In 2005 and 2006, I watched many performances of Doctor Barnardo’s Children. And I was fascinated by the production and the story of the children who were sent to Canada as a part of Dr. Barnardo’s scheme — to save poor children from their lives on the streets of London by giving them better homes in the colonies. Interestingly, the show didn’t particularly land on me in any substantive emotional way; I didn’t have any family members who were Barnardo children and so the story didn’t seem to apply to me. I could see the effect it was having on others in the audience and what a cathartic experience the show appeared to be for former Barnardo children and their descendents.
Fast forward to 2014 and it seems that, suddenly, this show has the ability to make me a weepy mess when I even just think about it. What’s different this time around, you may ask. Well there are two major things that have radically changed in my life since 2005. First I have a child of my own now, an eight-year-old daughter. And whenever I think of the story of the Barnardo children, I cannot help thinking of the fact that children as young as seven were sent to Canada alone to face unknown futures and to never see their families in England again. I look at my daughter, Maude Rose, and cannot imagine what it would be like for her to be all alone in a strange land, without me and my husband and all the other people in the world who love and protect her. I think about those little children and my heart breaks for them. I know many of them were lucky and were adopted by loving families. But to never know the details of your birth and birth family, it’s so sad.
Which brings me to the second major change in my life since 2005, the discovery of my birth families in late 2012. My parents adopted me in November 1966, and until 18 months ago I knew almost nothing about my birth family. Then in 2012, I requested, from the Province of Ontario, all available identifying information on my birth parents. And through the amazing power of Google, I found my birth mother and then my birth father. It has been an amazing journey since then, with many ups than downs, but definitely more ups than downs overall. But what has struck me, as I watch Doctor Barnardo’s Children come to life, is this notion: The earliest event in my life was that my birth parents gave me up, that I was not wanted. I was a mistake. And lately, I have been wondering what part that has had in forming me into the person I am today. I certainly know, on an intellectual level, that my birth parents were young, they were not married, and that adoption afforded them the ability to deal with a mistake, without paying for it the rest of their lives.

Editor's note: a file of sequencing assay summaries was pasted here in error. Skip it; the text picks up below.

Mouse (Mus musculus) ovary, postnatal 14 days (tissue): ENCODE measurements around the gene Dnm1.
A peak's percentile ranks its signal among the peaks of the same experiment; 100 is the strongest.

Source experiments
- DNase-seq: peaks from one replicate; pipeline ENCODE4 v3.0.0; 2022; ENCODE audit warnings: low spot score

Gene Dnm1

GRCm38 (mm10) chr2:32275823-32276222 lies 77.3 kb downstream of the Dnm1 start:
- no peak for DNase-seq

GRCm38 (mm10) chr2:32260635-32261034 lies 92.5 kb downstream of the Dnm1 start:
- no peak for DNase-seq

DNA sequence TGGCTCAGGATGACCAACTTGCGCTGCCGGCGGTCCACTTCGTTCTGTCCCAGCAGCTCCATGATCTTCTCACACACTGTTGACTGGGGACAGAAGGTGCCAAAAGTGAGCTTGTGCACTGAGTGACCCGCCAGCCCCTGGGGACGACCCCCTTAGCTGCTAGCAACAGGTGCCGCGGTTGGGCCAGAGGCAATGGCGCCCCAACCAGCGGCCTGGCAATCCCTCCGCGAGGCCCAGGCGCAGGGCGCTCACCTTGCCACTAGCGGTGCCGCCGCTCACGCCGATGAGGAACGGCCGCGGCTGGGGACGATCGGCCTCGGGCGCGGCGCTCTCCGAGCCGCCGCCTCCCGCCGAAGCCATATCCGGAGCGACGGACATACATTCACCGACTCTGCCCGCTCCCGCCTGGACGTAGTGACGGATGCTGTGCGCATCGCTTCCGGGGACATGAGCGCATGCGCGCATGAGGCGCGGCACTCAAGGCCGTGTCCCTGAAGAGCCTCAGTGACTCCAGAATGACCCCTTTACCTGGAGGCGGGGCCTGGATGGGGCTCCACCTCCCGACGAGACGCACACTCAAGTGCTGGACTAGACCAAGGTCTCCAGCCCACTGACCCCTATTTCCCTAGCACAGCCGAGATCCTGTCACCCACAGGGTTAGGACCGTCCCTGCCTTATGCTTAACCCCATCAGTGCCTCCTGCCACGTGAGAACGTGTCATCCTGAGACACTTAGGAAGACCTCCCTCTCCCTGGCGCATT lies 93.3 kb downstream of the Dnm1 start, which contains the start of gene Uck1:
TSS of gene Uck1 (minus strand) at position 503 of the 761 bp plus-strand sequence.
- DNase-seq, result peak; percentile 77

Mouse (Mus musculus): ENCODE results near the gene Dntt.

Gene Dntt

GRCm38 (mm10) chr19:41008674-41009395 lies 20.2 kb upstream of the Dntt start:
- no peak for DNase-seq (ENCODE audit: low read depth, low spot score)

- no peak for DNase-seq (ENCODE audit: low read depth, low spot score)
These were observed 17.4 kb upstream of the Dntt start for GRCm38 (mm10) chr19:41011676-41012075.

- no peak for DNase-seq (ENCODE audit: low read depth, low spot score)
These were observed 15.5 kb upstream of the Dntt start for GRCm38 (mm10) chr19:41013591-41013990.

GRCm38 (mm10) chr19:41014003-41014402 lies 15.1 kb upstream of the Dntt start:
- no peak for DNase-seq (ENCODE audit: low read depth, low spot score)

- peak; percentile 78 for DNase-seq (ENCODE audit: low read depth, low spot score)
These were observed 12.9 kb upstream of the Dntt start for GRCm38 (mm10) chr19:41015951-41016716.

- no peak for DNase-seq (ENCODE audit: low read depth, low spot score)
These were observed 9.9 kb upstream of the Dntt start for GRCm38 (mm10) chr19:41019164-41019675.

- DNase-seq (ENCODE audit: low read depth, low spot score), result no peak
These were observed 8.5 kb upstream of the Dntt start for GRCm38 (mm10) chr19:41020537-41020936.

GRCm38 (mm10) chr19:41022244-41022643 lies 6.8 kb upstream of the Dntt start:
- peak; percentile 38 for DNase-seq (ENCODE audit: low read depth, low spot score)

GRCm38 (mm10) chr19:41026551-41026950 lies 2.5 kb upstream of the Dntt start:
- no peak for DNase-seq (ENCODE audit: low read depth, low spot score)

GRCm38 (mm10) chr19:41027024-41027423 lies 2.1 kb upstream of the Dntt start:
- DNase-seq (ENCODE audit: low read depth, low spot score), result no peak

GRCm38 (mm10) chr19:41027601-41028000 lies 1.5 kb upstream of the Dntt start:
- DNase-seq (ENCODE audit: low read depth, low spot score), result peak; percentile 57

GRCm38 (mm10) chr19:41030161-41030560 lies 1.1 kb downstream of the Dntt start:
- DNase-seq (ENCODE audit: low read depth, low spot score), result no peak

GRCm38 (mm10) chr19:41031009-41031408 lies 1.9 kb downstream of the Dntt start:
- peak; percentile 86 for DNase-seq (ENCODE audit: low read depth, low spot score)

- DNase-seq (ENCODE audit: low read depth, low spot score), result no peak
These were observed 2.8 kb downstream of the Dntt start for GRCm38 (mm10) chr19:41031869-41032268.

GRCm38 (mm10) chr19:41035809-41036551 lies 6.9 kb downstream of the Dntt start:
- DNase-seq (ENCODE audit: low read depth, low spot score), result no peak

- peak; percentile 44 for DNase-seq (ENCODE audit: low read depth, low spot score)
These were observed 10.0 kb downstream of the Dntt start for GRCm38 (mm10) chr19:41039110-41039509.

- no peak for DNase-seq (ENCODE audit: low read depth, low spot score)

But as the person who is the ‘mistake,’ I am left pondering what part of me is affected by the removal of my parents’ love almost from the start. And do not misunderstand, I had amazing parents who raised me with love and security and were quick to tell my sister and me that unlike most parents who did not get to choose their children, my parents got to pick us and we were special. It’s a wonderful sentiment and I think it helped a lot growing up. Still, I feel very lucky that after almost 50 years, I have had the chance to meet my birth parents and see myself reflected in their faces; to understand the decision to give me up; and to find a place in my life for this extended birth family. And so, I cannot help thinking about all those Barnardo children, who came here and never, ever got the opportunity to know who they were or to learn the circumstances by which they were given up. I am sad, because knowing your story and your history is important to understanding who you are. And that basic knowledge of who you are and where you come from should never be discounted as a vital piece of you.
Managing Artistic Producer
Photo by: Lindy Powell